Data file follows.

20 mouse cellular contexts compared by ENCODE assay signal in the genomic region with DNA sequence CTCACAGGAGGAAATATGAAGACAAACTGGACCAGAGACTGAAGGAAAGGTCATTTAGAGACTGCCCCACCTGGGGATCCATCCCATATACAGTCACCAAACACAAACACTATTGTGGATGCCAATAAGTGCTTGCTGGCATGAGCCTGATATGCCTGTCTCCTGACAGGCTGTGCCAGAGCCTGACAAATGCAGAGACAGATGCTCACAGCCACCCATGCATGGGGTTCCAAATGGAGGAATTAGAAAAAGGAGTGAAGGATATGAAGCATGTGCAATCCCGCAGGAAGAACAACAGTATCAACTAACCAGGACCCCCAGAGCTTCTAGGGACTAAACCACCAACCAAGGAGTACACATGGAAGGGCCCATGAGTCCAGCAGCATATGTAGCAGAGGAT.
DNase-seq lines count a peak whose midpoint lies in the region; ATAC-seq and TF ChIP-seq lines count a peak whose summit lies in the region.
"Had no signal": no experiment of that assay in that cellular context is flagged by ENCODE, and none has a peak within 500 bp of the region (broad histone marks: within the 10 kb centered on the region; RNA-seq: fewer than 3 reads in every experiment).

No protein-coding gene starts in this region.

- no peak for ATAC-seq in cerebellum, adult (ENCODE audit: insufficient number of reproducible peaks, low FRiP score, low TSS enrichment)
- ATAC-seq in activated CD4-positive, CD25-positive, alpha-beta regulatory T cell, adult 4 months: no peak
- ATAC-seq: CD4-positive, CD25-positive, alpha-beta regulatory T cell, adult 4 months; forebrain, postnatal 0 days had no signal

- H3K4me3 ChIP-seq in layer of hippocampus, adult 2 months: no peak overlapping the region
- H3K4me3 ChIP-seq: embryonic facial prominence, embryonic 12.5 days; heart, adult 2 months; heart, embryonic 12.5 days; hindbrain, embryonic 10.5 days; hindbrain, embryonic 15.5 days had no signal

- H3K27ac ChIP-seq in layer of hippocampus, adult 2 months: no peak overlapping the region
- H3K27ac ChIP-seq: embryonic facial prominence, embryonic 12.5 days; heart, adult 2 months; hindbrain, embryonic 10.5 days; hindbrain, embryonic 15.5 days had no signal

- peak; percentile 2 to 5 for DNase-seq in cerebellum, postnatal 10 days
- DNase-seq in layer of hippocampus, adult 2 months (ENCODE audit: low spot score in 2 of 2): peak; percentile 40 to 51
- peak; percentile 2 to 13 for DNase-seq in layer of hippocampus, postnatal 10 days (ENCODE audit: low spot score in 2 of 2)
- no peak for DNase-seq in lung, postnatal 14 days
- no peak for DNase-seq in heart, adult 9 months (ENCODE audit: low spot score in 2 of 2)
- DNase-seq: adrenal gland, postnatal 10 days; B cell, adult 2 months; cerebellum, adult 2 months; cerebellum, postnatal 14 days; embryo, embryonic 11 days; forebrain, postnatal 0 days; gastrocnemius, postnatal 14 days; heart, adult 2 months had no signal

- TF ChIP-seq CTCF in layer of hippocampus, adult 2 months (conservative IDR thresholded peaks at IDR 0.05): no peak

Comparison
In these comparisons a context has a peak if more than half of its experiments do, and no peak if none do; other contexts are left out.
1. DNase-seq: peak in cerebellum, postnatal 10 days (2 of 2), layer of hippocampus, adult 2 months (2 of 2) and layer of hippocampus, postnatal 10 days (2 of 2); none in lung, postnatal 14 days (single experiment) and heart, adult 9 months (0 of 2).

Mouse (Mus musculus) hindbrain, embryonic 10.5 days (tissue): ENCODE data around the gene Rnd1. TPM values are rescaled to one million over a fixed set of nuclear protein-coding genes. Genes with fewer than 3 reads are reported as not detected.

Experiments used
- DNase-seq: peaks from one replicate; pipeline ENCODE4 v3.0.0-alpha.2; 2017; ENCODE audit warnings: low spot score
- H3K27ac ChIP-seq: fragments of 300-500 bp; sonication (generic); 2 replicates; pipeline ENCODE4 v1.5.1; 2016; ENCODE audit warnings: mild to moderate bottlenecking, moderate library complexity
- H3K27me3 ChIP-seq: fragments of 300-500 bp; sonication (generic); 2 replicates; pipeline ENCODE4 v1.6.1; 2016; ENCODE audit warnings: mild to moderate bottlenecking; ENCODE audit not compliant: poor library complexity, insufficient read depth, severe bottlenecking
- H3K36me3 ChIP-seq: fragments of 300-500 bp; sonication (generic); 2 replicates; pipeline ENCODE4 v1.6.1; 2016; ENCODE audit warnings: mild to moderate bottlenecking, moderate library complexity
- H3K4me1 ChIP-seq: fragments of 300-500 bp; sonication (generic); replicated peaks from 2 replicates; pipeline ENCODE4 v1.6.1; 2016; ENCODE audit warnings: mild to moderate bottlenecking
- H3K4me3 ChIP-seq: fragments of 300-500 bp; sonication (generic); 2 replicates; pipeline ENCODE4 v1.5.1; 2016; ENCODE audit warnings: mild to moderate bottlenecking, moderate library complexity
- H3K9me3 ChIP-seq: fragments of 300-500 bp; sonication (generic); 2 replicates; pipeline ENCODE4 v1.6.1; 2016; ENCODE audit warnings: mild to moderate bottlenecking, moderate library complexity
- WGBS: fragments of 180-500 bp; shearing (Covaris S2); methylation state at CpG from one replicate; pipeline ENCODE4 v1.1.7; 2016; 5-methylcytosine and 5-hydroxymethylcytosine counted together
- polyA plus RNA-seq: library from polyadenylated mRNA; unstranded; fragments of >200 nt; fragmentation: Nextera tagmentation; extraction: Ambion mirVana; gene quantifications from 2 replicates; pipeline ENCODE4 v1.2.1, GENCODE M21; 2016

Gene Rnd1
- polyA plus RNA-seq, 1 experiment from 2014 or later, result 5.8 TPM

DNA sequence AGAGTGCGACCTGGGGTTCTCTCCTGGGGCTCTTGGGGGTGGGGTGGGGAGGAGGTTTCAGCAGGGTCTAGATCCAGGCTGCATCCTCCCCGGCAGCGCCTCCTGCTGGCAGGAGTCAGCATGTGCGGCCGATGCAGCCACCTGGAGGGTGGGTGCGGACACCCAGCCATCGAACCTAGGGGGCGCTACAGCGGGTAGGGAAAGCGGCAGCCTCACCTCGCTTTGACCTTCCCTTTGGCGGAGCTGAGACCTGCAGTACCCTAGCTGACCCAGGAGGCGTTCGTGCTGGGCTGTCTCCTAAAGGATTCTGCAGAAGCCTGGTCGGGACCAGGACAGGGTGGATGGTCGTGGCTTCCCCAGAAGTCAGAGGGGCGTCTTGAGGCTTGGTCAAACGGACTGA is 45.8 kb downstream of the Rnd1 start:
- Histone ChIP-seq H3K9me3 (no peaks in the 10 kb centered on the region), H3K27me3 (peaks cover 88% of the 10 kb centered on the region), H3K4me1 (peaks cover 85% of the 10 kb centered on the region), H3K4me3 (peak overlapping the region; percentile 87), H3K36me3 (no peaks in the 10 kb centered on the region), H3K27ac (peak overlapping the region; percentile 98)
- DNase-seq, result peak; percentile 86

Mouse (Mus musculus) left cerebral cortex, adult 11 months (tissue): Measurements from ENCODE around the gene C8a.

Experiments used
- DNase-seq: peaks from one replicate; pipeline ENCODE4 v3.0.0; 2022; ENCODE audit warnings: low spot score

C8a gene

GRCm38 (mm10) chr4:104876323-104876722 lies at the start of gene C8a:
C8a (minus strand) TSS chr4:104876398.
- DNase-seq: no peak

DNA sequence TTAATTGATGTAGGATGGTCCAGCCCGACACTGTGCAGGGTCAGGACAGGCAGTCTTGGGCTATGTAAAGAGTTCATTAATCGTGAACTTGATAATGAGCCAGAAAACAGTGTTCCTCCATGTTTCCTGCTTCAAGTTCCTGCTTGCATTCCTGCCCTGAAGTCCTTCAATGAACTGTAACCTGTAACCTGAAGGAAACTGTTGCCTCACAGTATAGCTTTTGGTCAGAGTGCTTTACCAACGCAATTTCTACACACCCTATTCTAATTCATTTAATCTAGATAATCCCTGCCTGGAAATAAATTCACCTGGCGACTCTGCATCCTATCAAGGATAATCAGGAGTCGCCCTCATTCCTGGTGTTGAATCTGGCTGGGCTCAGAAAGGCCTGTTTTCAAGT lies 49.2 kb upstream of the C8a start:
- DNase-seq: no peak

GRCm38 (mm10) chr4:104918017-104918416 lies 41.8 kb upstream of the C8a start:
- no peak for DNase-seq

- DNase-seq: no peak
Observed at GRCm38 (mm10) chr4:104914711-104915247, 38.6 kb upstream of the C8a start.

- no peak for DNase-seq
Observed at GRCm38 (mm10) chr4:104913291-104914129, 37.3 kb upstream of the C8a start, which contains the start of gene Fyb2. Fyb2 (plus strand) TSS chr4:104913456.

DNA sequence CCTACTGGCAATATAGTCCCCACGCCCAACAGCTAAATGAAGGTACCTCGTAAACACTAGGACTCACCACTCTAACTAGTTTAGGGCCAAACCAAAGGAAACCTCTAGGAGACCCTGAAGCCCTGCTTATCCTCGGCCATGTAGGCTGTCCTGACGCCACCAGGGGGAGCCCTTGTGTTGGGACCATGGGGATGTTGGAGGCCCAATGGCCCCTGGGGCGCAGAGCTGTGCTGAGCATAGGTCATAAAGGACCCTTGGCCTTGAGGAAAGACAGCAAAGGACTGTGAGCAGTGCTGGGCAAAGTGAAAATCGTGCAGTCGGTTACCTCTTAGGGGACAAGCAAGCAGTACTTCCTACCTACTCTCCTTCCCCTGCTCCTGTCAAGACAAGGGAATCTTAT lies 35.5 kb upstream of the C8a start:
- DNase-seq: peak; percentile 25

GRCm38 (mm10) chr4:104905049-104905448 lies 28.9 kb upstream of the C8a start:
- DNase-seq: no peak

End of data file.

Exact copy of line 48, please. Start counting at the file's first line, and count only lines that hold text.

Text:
- no peak for DNase-seq